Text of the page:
Nuclear Science and Engineering / Volume 183 / Number 1 / May 2016 / Pages 65-77
Technical Paper / dx.doi.org/10.13182/NSE15-67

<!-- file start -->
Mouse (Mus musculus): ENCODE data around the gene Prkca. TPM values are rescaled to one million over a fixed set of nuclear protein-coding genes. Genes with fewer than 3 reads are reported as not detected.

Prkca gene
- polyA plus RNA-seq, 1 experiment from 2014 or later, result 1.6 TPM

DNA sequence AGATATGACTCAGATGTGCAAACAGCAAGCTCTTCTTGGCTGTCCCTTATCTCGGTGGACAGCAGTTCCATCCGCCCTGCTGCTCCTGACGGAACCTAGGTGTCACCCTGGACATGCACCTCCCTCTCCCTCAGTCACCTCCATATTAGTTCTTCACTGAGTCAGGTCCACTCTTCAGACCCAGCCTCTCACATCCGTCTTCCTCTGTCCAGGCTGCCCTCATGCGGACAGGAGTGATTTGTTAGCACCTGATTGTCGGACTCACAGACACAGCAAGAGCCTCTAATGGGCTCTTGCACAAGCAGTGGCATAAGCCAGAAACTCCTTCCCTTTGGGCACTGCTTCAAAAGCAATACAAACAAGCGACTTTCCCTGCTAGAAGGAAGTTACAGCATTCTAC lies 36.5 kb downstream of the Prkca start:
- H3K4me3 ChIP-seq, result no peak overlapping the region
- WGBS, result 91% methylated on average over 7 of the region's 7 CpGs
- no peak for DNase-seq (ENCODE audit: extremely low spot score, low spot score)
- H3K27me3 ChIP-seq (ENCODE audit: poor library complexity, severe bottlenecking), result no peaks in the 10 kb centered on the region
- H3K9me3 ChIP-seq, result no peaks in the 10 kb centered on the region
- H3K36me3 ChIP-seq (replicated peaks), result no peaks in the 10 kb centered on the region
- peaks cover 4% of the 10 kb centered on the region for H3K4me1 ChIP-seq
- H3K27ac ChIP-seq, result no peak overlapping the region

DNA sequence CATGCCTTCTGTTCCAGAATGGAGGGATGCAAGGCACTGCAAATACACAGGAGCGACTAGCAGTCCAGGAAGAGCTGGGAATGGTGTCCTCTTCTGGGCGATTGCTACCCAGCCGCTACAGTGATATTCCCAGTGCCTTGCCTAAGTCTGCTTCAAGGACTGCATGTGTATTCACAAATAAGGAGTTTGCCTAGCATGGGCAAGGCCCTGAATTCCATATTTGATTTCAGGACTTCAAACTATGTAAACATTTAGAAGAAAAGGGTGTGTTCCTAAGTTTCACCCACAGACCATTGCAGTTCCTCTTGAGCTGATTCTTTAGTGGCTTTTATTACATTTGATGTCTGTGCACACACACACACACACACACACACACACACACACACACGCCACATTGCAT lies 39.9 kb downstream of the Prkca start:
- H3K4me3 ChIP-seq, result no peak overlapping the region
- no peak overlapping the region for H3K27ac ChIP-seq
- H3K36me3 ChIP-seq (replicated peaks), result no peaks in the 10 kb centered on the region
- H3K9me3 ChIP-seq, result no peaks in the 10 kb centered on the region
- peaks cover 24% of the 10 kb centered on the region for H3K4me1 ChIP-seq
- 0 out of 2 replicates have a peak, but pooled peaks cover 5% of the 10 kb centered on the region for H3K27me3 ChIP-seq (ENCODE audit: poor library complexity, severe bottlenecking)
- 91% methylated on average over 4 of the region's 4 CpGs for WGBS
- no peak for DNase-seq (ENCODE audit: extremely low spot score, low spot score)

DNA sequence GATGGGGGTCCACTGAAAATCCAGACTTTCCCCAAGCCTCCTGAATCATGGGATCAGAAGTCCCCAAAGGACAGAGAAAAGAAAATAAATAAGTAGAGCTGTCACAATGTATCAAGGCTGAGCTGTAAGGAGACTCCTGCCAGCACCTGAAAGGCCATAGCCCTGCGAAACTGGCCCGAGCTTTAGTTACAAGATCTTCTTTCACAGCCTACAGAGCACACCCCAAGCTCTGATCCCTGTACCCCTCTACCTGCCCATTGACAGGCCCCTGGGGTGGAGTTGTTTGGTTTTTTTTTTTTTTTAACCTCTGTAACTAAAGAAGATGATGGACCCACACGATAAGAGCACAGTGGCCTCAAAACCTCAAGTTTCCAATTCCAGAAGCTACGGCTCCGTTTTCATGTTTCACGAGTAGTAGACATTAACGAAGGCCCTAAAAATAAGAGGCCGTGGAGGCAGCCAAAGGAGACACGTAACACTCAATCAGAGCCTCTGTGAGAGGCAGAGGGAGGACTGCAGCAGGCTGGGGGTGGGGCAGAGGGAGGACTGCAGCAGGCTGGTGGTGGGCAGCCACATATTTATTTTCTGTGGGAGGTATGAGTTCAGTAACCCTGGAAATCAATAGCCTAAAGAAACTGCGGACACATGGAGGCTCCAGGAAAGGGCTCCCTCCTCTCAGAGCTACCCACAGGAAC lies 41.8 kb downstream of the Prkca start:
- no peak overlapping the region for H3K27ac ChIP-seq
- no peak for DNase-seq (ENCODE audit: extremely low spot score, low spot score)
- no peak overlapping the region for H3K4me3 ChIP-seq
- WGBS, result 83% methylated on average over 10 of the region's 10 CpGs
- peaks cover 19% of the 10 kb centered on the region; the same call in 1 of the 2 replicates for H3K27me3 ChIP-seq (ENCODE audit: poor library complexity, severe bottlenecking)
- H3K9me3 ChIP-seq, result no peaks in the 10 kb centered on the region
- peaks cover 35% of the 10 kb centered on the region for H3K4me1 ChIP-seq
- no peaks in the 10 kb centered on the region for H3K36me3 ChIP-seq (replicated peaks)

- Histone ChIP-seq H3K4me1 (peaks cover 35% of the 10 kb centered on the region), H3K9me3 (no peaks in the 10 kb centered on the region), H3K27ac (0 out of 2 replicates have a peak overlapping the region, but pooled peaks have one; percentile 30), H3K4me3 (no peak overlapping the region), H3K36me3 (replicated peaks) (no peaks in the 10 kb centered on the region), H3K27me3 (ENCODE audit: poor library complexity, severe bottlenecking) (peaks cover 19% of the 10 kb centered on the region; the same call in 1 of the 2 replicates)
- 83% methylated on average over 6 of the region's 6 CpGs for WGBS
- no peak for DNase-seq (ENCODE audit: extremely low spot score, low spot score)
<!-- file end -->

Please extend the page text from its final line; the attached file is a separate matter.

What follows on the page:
The Chebyshev rational approximation method (CRAM) for solving the decay and depletion of nuclides is shown to have a remarkable decrease in error when advancing the system with the same time step and microscopic reaction rates as the previous step. This property is exploited here to achieve high accuracy in any end-of-step solution by dividing a step into equidistant substeps. The computational cost of identical substeps can be reduced significantly below that of an equal number of regular steps, as the lower-upper decompositions for the linear solutions required in CRAM need to be formed only on the first substep. The improved accuracy provided by substeps is most relevant in decay calculations, where there have previously been concerns about the accuracy and generality of CRAM. With substeps, CRAM can solve any decay or depletion problem with constant microscopic reaction rates to an extremely high accuracy for all nuclides with concentrations above an arbitrary limit.